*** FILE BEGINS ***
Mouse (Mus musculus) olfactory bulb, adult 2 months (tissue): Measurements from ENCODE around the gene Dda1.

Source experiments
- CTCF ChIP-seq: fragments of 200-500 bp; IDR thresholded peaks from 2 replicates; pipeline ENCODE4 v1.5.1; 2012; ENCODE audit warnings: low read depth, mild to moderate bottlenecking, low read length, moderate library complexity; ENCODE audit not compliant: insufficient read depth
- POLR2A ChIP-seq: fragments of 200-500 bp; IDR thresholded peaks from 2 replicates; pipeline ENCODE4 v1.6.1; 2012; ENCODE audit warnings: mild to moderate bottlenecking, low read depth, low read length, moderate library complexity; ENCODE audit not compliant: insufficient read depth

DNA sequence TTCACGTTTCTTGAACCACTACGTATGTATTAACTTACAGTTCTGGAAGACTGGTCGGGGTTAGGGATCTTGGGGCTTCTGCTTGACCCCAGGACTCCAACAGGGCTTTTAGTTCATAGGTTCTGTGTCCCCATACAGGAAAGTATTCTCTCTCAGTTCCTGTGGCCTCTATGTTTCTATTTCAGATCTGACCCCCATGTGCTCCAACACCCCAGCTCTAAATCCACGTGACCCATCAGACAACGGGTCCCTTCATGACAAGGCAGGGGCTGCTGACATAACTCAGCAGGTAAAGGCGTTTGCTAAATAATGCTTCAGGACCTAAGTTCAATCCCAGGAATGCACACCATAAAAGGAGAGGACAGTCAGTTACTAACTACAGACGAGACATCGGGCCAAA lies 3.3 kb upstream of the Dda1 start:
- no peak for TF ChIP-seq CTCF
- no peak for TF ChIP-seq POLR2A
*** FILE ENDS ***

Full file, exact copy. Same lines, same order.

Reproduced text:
Mouse (Mus musculus) olfactory bulb, adult 2 months (tissue): Measurements from ENCODE around the gene Dda1.

Source experiments
- CTCF ChIP-seq: fragments of 200-500 bp; IDR thresholded peaks from 2 replicates; pipeline ENCODE4 v1.5.1; 2012; ENCODE audit warnings: low read depth, mild to moderate bottlenecking, low read length, moderate library complexity; ENCODE audit not compliant: insufficient read depth
- POLR2A ChIP-seq: fragments of 200-500 bp; IDR thresholded peaks from 2 replicates; pipeline ENCODE4 v1.6.1; 2012; ENCODE audit warnings: mild to moderate bottlenecking, low read depth, low read length, moderate library complexity; ENCODE audit not compliant: insufficient read depth

DNA sequence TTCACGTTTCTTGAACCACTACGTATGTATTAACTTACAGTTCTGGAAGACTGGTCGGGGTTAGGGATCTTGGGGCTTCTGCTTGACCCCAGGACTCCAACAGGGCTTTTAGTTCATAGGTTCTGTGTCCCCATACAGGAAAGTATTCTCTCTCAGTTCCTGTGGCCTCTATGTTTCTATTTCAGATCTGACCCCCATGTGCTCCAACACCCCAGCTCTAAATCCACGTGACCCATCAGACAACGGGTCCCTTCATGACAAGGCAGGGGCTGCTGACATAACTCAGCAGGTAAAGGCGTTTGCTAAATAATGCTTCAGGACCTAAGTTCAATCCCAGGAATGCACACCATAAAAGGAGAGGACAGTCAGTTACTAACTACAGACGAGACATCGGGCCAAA lies 3.3 kb upstream of the Dda1 start:
- no peak for TF ChIP-seq CTCF
- no peak for TF ChIP-seq POLR2A